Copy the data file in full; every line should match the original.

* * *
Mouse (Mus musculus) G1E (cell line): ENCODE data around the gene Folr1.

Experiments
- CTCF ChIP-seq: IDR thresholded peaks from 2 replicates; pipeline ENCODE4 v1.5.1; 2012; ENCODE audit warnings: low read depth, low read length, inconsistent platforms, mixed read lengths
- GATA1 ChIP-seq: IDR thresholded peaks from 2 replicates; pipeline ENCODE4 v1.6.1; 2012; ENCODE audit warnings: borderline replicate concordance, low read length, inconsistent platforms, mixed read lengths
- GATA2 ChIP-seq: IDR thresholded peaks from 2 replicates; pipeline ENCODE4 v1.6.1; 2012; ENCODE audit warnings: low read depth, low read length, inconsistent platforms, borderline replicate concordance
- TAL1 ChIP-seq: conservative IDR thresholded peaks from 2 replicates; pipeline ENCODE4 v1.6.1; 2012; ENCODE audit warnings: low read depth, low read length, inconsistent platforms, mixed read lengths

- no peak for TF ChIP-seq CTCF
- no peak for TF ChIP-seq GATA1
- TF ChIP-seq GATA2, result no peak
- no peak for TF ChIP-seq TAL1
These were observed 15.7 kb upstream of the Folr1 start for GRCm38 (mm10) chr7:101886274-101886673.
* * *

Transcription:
Mouse (Mus musculus) G1E (cell line): ENCODE data around the gene Folr1.

Experiments
- CTCF ChIP-seq: IDR thresholded peaks from 2 replicates; pipeline ENCODE4 v1.5.1; 2012; ENCODE audit warnings: low read depth, low read length, inconsistent platforms, mixed read lengths
- GATA1 ChIP-seq: IDR thresholded peaks from 2 replicates; pipeline ENCODE4 v1.6.1; 2012; ENCODE audit warnings: borderline replicate concordance, low read length, inconsistent platforms, mixed read lengths
- GATA2 ChIP-seq: IDR thresholded peaks from 2 replicates; pipeline ENCODE4 v1.6.1; 2012; ENCODE audit warnings: low read depth, low read length, inconsistent platforms, borderline replicate concordance
- TAL1 ChIP-seq: conservative IDR thresholded peaks from 2 replicates; pipeline ENCODE4 v1.6.1; 2012; ENCODE audit warnings: low read depth, low read length, inconsistent platforms, mixed read lengths

- no peak for TF ChIP-seq CTCF
- no peak for TF ChIP-seq GATA1
- TF ChIP-seq GATA2, result no peak
- no peak for TF ChIP-seq TAL1
These were observed 15.7 kb upstream of the Folr1 start for GRCm38 (mm10) chr7:101886274-101886673.